Closing of bookstore is sad news for people of many circumstances

The Minneapolis Central Library is closing its bookstore (Variety, May 20). I am disappointed in the decision. I have been a volunteer on Thursday mornings for the past two years. I was proud to be part of the service provided to the community. There were customers who looked forward to the suspense of finding a reading treasure and could afford to buy it. There were well-read customers who donated books weekly in order to buy new ones. There were grandparents who were delighted to buy books for their grandchildren. There were customers from a variety of ethnic groups. All in all, customers seemed to appreciate an affordable store available to them. Some on very-fixed incomes were proud that they could buy and own books. There were donors who were gratified to know that their books would benefit those who could afford the prices at the library’s bookstore.

The Hennepin County Library System was never intended to be a profit-making endeavor. The Friends of the Hennepin County Library Bookstore has served to get books into people’s homes and to fulfill the system’s mission “to nourish minds, transform lives and build community together.” The closing is a great loss to the community.

Marsha Seltz, Minneapolis



A great idea, but know that one side is to blame for polarization

The proposed Bipartisanship Index (Opinion Exchange, May 20) sounds like a good idea at first. Unfortunately, it suffers from a major false assumption — that the polarization it attempts to measure is equally the creation of both sides. This is not the case. For more than 40 years, since Nixon campaigned on a “Southern strategy” in 1968, the increasing polarization and dysfunction of American politics has been the doing of one faction only: the increasingly extreme authoritarian conservative right wing. Nobody else is at fault. It does not take two to polarize. The index fails to reflect that.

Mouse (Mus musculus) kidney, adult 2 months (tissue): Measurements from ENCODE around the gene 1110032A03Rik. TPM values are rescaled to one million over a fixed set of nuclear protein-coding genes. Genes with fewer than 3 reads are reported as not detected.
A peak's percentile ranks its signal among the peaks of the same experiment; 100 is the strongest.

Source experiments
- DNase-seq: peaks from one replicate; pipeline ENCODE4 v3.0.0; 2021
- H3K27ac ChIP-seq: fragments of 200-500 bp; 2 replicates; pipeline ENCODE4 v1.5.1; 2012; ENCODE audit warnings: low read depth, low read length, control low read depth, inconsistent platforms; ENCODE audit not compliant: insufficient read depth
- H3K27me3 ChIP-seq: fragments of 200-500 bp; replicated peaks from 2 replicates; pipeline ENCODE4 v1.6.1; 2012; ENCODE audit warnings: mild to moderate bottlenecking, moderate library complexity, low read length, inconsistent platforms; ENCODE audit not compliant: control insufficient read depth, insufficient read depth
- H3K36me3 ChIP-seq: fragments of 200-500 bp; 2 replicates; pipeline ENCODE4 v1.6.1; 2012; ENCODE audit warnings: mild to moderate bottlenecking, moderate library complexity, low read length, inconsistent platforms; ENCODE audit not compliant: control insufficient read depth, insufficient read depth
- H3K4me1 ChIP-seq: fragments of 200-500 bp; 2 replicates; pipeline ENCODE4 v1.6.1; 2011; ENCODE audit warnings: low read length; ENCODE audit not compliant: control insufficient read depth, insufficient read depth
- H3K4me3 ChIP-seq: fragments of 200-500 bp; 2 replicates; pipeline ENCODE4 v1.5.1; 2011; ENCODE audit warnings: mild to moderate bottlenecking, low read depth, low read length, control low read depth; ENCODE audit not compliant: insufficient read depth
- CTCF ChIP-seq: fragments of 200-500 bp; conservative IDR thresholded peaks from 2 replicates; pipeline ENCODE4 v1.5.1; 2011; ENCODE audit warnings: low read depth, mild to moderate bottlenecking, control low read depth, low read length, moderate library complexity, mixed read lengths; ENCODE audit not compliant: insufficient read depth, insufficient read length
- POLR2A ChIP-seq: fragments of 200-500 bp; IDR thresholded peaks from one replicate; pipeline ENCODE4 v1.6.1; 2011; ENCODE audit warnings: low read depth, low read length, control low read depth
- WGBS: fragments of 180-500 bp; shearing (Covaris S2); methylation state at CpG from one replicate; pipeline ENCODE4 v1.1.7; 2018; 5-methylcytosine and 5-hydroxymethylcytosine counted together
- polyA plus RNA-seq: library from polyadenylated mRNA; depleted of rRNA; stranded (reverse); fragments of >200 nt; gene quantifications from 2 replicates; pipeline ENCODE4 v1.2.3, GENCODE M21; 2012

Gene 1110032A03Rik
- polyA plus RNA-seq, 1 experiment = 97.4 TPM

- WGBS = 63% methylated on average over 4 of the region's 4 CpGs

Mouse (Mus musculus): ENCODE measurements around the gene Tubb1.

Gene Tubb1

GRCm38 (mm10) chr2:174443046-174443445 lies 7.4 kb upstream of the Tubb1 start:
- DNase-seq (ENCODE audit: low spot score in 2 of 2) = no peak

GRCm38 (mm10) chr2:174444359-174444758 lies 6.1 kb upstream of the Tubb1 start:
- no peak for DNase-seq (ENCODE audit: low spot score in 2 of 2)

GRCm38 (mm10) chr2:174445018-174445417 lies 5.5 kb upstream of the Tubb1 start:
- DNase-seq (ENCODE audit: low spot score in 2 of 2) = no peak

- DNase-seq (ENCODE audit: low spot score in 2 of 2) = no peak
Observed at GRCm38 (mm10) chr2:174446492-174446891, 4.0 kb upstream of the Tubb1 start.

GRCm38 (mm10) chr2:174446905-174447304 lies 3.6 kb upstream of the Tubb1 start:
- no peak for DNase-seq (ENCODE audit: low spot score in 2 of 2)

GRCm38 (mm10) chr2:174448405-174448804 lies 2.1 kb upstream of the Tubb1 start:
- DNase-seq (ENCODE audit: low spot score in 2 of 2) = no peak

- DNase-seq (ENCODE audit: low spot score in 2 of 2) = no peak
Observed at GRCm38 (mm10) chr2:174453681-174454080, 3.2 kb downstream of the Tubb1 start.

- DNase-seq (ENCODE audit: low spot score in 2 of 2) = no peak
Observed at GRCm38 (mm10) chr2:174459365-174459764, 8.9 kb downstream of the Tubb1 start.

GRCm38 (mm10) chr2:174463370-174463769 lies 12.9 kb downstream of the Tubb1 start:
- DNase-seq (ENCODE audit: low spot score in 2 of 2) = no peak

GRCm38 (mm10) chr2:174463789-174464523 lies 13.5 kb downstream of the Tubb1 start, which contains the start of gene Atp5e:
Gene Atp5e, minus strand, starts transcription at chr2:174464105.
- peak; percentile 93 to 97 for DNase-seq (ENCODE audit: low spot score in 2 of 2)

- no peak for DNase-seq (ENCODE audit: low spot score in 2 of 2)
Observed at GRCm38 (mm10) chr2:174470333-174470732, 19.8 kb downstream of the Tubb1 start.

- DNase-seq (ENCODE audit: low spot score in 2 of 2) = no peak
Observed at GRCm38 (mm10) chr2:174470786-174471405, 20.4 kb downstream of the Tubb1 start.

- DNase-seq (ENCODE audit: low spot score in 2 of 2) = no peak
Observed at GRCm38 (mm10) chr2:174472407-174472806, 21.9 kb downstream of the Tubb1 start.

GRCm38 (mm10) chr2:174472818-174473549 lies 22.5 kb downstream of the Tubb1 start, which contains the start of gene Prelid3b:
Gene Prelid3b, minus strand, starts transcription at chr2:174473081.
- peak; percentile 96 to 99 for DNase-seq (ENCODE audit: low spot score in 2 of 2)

Mike Tillotson, Elk River



Minnesota doesn’t need to invent an image; it has history

After reading the latest promotion to “quite literally, put Minnesota on the world map” (“Our state needs an iconic structure, pronto,” May 19), I went online and discovered it was already there. Just as it was in the 1940s, when I was a kid in Massachusetts.

Minnesota meant Jack Armstrong on the radio and those bulky Minneapolis Symphony records in our school library. “Main Street” was set in Minnesota, and wasn’t F. Scott Fitzgerald from St. Paul? I especially remember Hubert Humphrey’s fiery speech at the 1948 Democratic convention. Any town he was the mayor of had to be on the ball.

These are the “iconic structures” that have put this community on the map for more than a century, grounded in achievement, not crafted by committee. Having lived here for almost 30 years now, the only thing that disappoints me about Minnesota is its reluctance to admit that it’s a world-class place already — forget the consultants.

Dan Sullivan, Minneapolis



Mississippi headwaters image was, yet again, exemplary work

I just saw the photo of the Mississippi River headwaters in the May 17 “Best of Minnesota” insert. It is the most extraordinary photo I’ve ever seen of this magical spot in Minnesota, which I’ve visited annually for over 50 years. Thank you to photographer Brian Peterson for “catching it” and for allowing others to experience the site, again, but in a new way.

Peterson has captured a unique moment of this spiritual site, which we can repeat for ourselves, as we look and relook at his remarkable work. Peterson’s photo, alone, is worth the Star Tribune subscription many times over.

Darrol Bussler, Waconia